World Rugby considers trans ban

World Rugby considers trans ban

In a rare display of common sense over ideology, it has been revealed that World Rugby is seriously considering a ban on transgender women competing as females.

A 38-page draft document acknowledged that there is likely to be “at least a 20-30% greater risk” of injury when a female player is tackled by someone who has gone through male puberty. 

The document also says the latest science shows that trans women retain “significant” physical advantages over biological women even after they take medication to lower their testosterone.

As a result, World Rugby’s working group suggests that its current rules, which allow trans women to play women’s rugby if they lower their testosterone levels for at least 12 months in line with the International Olympic Committee’s guidelines, are “not fit for the purpose”. 

The report also states that trans men (biological women) can participate in the male category as long as they undergo a physical assessment and have signed a consent form.

The consultation process included discussions with leading scientists, medical and legal experts as well as representatives of trans and women’s groups.

The result is an admission that “anyone who has gone through male puberty retains a significant physical advantage after their transition.”

It also recognises that the advantage is so great – and the potential consequences for the safety of participants in tackles, scrums and mauls concerning enough – it should mean that welfare concerns should be prioritised.

“Current policies regulating the inclusion of transgender women in sport are based on the premise that reducing testosterone to levels found in biological females is sufficient to remove many of the biologically-based performance advantages,” the draft report says. “However, peer-reviewed evidence suggests this is not the case.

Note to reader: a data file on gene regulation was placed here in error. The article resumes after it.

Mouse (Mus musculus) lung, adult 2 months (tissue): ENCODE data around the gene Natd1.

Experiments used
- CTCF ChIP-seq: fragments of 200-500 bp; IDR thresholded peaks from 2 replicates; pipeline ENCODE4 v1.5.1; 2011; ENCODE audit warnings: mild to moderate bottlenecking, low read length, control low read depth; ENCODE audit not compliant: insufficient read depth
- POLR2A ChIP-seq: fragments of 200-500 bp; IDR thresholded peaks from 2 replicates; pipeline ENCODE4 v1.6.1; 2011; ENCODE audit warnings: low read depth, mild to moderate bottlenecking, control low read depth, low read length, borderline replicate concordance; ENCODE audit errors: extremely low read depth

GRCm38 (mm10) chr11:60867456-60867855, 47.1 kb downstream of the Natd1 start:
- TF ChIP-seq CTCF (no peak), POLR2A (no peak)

“Ciswomen players (who do not undergo androgenisation during development) who are participating with and against transwomen (who do undergo androgenisation during development) are at a significantly increased risk of injury because of the contact nature of rugby.”

It adds: “While there is overlap in variables such as mass, strength, speed and the resultant kinetic and kinematic forces we have modelled to explore the risk factors, the situation where a typical player with male characteristics tackles a typical player with female characteristics creates a minimum of 20% to 30% greater risk for those female players. In the event of smaller female players being exposed to that risk, or of larger male players acting as opponents, the risk increases significantly, and may reach levels twice as large, at the extremes.”

Binary spokeswoman, Kirralie Smith, said it was a positive step.

“Common sense and science support the fact that biological males have a strength and size advantage over females. Allowing transwomen to compete as females creates an unfair playing field and puts women at risk of injury in contact sports such as rugby. It is essential that World Rugby stick to facts to protect the safety and dignity of women in sport.”